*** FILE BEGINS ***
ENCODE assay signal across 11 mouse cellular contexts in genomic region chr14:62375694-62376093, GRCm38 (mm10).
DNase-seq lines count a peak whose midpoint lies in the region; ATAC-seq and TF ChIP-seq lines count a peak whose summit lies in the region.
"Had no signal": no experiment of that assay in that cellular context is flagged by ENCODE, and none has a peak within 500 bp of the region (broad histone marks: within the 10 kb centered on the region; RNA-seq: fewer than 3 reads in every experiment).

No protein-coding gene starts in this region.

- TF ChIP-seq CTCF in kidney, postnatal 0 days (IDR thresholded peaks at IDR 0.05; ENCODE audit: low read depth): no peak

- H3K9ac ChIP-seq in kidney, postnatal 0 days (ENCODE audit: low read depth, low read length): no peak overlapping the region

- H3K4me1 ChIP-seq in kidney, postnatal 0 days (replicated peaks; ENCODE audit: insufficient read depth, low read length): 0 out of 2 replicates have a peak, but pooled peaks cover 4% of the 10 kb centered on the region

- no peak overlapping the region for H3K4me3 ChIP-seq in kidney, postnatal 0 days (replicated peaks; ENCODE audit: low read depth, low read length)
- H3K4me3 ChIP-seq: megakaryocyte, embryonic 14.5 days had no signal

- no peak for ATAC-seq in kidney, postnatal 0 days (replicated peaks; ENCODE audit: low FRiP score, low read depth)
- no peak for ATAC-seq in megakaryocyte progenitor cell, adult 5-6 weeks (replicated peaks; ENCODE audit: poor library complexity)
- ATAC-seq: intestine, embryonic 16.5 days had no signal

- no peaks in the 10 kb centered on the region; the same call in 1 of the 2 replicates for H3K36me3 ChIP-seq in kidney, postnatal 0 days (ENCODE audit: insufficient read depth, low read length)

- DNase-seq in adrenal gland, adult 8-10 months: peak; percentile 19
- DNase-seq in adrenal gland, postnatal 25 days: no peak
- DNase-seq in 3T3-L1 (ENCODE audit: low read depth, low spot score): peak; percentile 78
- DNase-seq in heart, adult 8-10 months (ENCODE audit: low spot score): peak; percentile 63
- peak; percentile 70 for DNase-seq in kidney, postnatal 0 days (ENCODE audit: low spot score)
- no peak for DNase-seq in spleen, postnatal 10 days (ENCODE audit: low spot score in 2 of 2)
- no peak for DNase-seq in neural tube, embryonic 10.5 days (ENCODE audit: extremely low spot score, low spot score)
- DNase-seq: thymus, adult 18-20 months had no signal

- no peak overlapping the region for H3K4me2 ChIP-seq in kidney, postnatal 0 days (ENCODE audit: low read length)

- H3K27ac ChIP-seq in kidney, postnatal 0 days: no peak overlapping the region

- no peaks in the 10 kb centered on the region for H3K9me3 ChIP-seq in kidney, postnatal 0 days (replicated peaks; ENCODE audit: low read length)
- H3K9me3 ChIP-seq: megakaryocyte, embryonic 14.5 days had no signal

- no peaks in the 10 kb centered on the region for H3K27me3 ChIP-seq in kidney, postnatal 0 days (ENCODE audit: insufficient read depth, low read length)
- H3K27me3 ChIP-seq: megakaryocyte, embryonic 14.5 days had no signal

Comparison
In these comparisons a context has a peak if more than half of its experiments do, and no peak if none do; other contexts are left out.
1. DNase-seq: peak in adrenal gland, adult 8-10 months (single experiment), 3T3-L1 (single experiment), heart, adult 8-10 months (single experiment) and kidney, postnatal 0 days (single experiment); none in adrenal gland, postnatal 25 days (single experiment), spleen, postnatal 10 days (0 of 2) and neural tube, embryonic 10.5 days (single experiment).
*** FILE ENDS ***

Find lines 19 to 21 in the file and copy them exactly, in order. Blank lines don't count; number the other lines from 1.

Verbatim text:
- no peak for DNase-seq in spleen, postnatal 10 days (ENCODE audit: low spot score in 2 of 2)
- no peak for DNase-seq in neural tube, embryonic 10.5 days (ENCODE audit: extremely low spot score, low spot score)
- DNase-seq: thymus, adult 18-20 months had no signal